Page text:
So, no, you cannot "have nails" in prison. Inmates certainly do not have access to acrylic nails. When you enter jail with acrylics, some prisons require you to pry them off or chop them off as much as possible during admission. However, some convicts have access to salon services. If this is the case for you, be sure to ask when you make your appointment if they provide nail care.
In addition, there are certain precautions you should take when visiting inmates who are housed in detention facilities. Prison regulations may prohibit inmates from having files, folders, or other materials that could contain weapons or drugs. Thus, you should not bring any materials into an inmate's facility area that might be used for harming others or for hiding contraband.
Finally, never put anything in an inmate's food. This includes letters, gifts, and cigarettes. If an officer finds a prohibited item in an inmate's possession, they may be punished by disciplinary action.
Keeping up with friends in prison can be difficult but it's important. Stay in touch with those who know you well enough to send you things like magazines and books. Send letters to prisoners who have shown interest in you. Social media is also useful for staying in touch with people outside of prison. If someone you know has been convicted of a crime, don't harass or threaten them on Facebook!
Finally, attend court dates and visitations as scheduled.
Any fingernail longer than your fingertip is considered a weapon and is not permitted in correctional facilities. This is why you must maintain your nails trimmed. You can only have fingers without weapons for attacking other inmates or staff.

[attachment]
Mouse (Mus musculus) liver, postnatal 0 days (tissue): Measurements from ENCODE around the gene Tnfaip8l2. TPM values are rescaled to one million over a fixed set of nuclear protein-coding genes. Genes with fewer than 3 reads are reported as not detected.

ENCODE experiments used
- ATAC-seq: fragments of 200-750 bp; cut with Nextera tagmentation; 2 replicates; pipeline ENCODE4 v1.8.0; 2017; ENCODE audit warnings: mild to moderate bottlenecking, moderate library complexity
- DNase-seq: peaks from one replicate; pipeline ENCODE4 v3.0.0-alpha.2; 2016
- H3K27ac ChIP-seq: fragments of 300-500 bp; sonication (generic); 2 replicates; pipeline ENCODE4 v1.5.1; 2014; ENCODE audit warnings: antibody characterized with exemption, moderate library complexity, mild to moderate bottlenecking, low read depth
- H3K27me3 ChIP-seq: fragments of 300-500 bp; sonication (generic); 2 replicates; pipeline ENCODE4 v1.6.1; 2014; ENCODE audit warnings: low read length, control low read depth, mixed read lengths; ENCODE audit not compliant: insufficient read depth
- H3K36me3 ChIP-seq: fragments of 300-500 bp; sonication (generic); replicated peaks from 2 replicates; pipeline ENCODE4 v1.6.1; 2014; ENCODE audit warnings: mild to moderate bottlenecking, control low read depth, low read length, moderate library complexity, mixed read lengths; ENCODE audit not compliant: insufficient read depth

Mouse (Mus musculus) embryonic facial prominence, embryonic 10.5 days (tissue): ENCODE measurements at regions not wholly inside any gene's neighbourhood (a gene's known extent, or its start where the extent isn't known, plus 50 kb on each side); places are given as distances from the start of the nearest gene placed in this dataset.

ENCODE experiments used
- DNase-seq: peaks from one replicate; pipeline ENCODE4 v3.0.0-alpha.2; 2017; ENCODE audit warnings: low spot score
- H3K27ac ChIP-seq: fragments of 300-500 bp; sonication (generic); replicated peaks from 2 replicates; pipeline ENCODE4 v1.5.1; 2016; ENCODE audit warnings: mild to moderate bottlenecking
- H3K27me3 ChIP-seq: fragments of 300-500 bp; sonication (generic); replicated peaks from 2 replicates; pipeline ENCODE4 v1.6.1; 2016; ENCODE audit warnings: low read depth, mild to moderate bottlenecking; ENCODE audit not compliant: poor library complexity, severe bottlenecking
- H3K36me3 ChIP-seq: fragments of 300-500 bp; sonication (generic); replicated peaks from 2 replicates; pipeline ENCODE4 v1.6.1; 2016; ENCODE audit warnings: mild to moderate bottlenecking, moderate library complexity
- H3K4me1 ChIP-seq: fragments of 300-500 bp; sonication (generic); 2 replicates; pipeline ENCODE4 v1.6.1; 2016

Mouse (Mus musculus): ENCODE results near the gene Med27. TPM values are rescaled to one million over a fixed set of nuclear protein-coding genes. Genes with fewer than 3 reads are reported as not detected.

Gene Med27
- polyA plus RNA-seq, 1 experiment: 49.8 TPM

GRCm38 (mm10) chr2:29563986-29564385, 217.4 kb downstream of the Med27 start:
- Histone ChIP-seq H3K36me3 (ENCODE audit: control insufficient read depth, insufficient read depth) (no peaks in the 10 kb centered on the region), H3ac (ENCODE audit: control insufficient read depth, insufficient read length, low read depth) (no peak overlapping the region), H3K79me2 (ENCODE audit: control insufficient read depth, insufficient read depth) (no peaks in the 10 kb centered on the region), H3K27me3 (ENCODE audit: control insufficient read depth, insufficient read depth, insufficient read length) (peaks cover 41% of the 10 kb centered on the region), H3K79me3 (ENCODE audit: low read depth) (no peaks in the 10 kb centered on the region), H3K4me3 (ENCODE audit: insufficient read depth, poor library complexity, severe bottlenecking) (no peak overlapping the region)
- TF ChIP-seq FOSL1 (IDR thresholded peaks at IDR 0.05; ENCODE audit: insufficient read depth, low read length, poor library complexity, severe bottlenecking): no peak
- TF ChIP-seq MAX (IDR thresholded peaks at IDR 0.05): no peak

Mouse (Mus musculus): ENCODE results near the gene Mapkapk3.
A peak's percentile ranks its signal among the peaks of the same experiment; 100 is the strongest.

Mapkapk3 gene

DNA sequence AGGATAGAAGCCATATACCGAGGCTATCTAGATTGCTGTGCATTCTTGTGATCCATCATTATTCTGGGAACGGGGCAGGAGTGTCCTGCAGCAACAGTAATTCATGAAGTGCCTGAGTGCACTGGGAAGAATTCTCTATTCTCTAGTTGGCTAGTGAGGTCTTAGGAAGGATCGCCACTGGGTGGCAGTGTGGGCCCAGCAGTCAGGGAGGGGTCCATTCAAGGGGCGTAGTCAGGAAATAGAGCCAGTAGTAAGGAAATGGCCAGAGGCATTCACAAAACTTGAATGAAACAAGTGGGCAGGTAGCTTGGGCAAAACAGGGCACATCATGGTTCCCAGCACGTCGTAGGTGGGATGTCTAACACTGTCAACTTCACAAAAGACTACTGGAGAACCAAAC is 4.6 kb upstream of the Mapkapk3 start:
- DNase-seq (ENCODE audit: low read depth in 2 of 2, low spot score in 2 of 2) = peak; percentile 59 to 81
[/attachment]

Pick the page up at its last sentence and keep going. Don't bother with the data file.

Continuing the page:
Long nails are more useful as a means of self-defense than as a threat. If an attacker tries to grab your hand with long nails, you could use the nails as a weapon to protect yourself. Long nails also help people who work with their hands improve their grip.
In addition, long nails are useful for artists who want to paint or sculpt freely. Long nails allow for more control when drawing or painting.
Finally, long nails are helpful when trying to grab small objects. It's easier to grab something with long nails instead of short ones.
People who suffer from deformed hands or fingers often choose long nails to represent their lack of physical perfection. In this way, they show that they're not being held back by their disability but rather embracing their difference.
In conclusion, yes, you can have long nails in prison. However, it is recommended that you keep them cut because there are many tools in prison that would make long nails dangerous.
In general, most convicts received a hair color treatment rather than a manicure. Inmates are not permitted to wear nail paint, and the manicure instruments available to the pupils were exceedingly antiquated. Don't go to prison if you have gorgeous nails. Should convicts be able to use salon services?
As long as your jail doesn't have any rules against it, you're free to wear nail polish as often as you like. Manicures are probably not a priority for most jails or prisons, but a hair color treatment is usually offered as part of a grooming package. These days, many jails and prisons offer more extensive grooming packages that include showering, shaving, and de-tangling pets' hair.